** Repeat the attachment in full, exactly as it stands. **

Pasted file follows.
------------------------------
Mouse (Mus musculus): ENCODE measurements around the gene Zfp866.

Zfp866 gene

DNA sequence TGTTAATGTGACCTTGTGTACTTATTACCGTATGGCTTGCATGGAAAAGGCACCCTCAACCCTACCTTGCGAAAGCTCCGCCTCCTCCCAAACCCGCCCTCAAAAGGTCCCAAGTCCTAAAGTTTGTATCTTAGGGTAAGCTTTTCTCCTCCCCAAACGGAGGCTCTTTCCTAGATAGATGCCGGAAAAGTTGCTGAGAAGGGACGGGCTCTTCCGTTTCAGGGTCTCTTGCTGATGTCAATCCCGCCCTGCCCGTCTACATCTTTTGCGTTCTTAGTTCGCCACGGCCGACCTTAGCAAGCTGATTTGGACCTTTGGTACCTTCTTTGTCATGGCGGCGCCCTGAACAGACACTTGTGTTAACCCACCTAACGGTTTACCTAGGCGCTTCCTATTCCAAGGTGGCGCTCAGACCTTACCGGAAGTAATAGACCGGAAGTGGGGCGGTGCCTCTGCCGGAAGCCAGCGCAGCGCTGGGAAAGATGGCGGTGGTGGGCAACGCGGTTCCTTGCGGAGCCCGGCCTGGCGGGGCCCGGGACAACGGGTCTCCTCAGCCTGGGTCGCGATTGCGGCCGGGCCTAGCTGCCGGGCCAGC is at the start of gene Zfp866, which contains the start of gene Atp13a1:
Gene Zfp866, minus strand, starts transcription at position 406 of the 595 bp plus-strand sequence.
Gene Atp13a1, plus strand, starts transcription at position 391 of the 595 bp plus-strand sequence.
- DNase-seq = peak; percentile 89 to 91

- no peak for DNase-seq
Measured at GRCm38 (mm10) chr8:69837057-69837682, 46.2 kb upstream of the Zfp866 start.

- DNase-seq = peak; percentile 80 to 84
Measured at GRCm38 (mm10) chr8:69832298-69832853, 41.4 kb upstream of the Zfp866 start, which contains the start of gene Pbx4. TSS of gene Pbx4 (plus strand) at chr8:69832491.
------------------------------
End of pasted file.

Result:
Mouse (Mus musculus): ENCODE measurements around the gene Zfp866.

Zfp866 gene

DNA sequence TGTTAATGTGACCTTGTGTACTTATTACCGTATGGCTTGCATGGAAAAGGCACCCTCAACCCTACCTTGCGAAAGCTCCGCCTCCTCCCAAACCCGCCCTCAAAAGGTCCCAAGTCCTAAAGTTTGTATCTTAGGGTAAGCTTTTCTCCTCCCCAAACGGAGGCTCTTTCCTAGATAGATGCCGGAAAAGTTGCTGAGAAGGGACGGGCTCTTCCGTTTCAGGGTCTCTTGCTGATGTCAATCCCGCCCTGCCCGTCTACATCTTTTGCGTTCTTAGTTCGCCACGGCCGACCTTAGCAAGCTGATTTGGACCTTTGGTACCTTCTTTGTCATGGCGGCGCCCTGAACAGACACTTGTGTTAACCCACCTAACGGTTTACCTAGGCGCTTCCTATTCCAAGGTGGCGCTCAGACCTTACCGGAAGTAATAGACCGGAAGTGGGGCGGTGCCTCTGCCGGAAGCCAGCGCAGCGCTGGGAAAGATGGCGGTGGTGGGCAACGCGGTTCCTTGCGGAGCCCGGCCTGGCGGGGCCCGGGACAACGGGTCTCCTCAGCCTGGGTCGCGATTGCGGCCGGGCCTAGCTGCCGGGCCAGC is at the start of gene Zfp866, which contains the start of gene Atp13a1:
Gene Zfp866, minus strand, starts transcription at position 406 of the 595 bp plus-strand sequence.
Gene Atp13a1, plus strand, starts transcription at position 391 of the 595 bp plus-strand sequence.
- DNase-seq = peak; percentile 89 to 91

- no peak for DNase-seq
Measured at GRCm38 (mm10) chr8:69837057-69837682, 46.2 kb upstream of the Zfp866 start.

- DNase-seq = peak; percentile 80 to 84
Measured at GRCm38 (mm10) chr8:69832298-69832853, 41.4 kb upstream of the Zfp866 start, which contains the start of gene Pbx4. TSS of gene Pbx4 (plus strand) at chr8:69832491.